I started these interactive essays to explore and prototype the design for a drawing library ('like Processing but with nice APIs'(!)). However my thinking on this has evolved. The main avenue I'm exploring is not replacing Processing itself but in how it is used. Inspired by Tyler Hobbs I initially looked at Quil (a small Clojure wrapper for JVM Processing), however I find Clojure's lack of types, generally awful errors and inconsistent approaches (who knows where the 'data' argument to things like reduce will appear) to be extremely frustrating.

I'm currently working with Kotlin, which allows very natural use of JVM Processing, but with modern language features. In particular it allows for the very easy/natural 'fascading' of verbose or awkward APIs and easy extensibility of 3rd party code in ways that are useful in general or to specific projects.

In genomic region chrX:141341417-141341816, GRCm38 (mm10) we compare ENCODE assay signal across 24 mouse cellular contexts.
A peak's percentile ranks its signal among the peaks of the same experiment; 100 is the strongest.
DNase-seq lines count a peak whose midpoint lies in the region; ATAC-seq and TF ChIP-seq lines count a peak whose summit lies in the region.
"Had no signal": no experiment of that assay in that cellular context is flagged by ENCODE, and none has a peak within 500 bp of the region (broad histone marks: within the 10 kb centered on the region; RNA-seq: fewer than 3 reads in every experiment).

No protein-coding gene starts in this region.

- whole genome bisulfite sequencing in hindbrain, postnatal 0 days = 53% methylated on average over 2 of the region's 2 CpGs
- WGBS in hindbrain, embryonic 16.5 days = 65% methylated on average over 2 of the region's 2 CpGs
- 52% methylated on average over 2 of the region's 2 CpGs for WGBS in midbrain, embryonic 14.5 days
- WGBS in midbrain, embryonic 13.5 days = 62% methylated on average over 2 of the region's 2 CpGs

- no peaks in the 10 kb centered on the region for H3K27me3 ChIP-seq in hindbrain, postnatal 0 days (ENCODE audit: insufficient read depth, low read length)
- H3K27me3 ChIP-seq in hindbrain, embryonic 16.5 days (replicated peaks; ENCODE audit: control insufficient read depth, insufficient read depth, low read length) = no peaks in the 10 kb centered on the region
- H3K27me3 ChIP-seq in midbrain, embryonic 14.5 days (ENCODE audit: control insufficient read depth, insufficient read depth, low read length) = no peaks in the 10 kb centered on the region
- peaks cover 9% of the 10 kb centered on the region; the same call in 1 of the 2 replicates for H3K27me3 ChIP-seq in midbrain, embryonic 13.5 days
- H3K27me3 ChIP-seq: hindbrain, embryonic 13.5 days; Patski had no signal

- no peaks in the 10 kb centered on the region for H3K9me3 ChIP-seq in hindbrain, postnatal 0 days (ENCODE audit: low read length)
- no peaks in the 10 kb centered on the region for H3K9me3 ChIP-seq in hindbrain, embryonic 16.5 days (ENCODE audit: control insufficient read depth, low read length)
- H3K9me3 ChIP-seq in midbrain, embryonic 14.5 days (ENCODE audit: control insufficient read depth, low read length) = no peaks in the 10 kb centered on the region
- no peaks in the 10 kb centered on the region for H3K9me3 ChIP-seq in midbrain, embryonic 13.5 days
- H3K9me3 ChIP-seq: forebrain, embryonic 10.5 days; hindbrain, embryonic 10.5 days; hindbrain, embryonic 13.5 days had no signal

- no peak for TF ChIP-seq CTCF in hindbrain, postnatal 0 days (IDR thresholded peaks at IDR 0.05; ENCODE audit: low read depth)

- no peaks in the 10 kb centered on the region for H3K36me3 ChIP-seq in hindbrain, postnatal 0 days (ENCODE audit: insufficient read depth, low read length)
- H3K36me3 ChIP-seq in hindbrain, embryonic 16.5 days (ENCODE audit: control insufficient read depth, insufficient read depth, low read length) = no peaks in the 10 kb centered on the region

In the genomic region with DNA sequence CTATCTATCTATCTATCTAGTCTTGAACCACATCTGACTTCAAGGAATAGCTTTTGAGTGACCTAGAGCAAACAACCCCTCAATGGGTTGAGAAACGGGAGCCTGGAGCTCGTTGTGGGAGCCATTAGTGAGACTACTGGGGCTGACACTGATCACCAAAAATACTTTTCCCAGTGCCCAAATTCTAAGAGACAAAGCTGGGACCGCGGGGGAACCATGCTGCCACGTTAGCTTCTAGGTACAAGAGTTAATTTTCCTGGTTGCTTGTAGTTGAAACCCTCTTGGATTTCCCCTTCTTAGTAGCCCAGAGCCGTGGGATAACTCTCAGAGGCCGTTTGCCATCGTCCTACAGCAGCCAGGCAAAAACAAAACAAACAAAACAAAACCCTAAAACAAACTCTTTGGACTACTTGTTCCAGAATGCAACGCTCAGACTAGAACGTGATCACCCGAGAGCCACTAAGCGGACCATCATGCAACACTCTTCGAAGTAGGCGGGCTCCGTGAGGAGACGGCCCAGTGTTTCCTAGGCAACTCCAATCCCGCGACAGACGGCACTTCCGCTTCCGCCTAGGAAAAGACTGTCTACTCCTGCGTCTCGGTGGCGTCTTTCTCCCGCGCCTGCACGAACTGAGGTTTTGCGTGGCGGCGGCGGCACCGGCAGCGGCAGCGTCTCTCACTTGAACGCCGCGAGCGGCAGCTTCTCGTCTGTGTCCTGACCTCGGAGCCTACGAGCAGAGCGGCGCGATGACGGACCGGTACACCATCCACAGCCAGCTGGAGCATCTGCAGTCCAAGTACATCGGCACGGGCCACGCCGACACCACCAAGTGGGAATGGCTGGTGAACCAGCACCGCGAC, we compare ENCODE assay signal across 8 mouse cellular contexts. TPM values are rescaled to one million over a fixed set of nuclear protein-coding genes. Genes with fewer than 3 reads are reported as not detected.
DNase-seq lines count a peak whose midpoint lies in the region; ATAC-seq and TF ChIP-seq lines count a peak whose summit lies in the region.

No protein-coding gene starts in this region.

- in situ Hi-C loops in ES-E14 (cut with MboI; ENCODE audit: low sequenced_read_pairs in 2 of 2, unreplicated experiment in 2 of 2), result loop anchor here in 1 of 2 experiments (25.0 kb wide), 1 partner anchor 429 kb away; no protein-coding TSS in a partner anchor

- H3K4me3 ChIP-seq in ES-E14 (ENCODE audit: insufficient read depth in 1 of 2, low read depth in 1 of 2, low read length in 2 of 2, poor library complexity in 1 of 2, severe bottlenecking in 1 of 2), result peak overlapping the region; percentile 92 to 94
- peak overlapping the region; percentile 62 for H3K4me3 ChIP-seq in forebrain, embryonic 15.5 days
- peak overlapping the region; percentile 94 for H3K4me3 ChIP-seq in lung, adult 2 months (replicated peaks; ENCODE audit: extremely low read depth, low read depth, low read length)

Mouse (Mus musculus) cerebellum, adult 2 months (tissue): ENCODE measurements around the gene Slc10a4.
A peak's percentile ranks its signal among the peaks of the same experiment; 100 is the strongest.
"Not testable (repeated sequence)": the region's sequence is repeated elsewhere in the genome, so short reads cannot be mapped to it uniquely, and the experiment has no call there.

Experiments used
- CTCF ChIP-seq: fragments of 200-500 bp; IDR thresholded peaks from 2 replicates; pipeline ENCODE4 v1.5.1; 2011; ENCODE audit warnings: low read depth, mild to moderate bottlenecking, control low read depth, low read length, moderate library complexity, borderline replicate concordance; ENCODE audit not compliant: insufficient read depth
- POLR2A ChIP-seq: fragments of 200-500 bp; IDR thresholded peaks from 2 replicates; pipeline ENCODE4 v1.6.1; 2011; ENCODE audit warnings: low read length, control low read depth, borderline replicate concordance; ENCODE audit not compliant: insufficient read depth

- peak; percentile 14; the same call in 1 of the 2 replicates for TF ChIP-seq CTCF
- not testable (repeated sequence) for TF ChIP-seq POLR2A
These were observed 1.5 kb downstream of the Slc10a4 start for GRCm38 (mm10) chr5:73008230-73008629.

Here are some essays on aspects of computer drawing theory and practice. Often they include dynamic/interactive demos.


1. Bézier Curves

Drawing curves with code. An interactive introduction to Bézier Curves and a difference, more algorithm-friendly way to describe them.

2. Arcs

Drawing slices of pie (charts).


Leveraging Kotlin with Processing.

A. Kotlin First Steps

Some suggestions on how to use Kotlin for Processing.